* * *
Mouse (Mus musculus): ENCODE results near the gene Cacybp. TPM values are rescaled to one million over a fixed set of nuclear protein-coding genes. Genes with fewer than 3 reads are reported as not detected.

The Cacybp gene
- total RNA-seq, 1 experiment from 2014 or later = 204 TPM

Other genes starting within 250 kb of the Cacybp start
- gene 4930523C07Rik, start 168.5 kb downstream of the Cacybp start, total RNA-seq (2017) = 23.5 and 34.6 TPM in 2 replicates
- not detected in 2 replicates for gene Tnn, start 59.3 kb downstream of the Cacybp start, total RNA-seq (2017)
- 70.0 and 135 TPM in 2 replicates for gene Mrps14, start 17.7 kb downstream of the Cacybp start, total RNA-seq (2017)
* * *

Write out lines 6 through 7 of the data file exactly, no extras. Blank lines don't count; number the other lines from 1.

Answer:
- not detected in 2 replicates for gene Tnn, start 59.3 kb downstream of the Cacybp start, total RNA-seq (2017)
- 70.0 and 135 TPM in 2 replicates for gene Mrps14, start 17.7 kb downstream of the Cacybp start, total RNA-seq (2017)